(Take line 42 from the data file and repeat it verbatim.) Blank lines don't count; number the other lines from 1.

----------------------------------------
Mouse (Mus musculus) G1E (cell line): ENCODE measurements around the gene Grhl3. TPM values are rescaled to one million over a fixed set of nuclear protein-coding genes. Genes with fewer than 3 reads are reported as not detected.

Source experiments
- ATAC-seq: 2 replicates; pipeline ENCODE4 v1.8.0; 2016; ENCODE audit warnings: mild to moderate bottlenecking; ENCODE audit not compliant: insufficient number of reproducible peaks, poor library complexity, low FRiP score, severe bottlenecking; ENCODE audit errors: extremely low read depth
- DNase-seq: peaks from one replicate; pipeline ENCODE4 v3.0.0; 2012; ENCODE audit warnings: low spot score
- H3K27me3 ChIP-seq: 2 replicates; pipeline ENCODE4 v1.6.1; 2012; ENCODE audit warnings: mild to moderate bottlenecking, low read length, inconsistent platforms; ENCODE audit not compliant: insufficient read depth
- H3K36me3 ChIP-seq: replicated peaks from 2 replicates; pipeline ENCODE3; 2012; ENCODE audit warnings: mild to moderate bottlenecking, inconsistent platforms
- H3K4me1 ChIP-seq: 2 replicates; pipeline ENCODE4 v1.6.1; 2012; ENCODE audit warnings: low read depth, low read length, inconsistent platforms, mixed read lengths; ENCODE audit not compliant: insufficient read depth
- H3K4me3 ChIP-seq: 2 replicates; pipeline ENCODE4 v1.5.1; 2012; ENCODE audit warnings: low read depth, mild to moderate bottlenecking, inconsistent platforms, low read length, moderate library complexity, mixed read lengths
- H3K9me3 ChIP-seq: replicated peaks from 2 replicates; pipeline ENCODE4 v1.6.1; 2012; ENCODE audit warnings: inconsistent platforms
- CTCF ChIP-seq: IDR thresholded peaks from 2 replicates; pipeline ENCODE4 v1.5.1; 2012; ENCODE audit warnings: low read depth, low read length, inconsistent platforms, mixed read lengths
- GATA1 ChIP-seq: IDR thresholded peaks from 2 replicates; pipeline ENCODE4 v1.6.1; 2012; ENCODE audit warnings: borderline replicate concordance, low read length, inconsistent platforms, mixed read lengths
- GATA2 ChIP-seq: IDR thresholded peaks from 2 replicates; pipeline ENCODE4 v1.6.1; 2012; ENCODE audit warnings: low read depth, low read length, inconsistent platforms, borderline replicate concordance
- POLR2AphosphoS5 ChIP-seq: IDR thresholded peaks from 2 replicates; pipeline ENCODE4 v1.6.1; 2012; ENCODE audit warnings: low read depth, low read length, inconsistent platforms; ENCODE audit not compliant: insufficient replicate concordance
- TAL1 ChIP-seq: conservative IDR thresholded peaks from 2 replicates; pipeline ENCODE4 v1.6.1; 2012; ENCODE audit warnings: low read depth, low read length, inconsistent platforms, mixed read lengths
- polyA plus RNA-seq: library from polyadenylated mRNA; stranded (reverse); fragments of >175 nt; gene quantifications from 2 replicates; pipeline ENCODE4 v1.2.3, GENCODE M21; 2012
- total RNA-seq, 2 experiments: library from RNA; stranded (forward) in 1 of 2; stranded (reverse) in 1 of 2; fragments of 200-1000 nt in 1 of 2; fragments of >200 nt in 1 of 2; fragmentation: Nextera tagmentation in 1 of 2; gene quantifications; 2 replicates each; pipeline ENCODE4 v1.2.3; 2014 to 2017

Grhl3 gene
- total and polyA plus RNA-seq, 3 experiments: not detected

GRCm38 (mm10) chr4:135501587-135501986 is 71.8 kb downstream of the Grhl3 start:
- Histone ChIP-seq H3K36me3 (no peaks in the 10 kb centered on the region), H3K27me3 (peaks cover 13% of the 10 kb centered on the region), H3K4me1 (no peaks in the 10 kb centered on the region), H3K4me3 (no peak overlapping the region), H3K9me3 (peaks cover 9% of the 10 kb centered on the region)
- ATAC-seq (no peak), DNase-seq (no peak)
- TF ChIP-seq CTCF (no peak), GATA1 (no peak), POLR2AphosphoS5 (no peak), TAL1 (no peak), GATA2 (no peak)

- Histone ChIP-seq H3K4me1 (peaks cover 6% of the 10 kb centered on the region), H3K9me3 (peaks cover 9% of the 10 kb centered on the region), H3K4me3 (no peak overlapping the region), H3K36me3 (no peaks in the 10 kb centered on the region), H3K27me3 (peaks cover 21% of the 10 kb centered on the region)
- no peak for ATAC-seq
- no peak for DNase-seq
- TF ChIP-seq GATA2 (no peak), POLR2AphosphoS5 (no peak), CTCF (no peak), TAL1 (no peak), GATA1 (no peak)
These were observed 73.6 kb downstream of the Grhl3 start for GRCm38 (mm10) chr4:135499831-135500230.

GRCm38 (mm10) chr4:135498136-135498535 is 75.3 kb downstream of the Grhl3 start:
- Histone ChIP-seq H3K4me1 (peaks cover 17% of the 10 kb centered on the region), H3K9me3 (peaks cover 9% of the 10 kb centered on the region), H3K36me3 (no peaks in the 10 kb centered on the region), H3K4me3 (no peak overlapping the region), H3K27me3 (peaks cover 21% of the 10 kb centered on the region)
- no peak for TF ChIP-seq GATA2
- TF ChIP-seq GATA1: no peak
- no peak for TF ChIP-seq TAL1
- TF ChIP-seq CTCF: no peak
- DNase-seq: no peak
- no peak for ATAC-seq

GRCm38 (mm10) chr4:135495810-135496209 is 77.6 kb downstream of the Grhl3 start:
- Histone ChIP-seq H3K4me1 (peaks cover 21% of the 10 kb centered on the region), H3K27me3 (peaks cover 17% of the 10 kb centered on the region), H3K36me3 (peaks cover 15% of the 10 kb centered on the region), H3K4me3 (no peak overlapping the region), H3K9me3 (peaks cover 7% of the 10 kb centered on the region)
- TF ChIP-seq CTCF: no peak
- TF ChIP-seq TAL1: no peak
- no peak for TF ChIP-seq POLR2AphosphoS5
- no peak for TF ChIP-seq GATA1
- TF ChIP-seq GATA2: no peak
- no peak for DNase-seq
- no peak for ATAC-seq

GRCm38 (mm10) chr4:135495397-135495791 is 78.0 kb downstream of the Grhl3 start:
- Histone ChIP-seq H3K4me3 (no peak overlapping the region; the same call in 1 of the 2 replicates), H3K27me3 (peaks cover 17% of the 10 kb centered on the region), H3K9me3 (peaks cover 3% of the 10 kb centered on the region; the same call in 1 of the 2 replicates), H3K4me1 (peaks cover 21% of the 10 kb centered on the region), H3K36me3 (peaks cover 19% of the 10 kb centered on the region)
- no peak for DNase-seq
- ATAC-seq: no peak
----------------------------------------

- TF ChIP-seq GATA2: no peak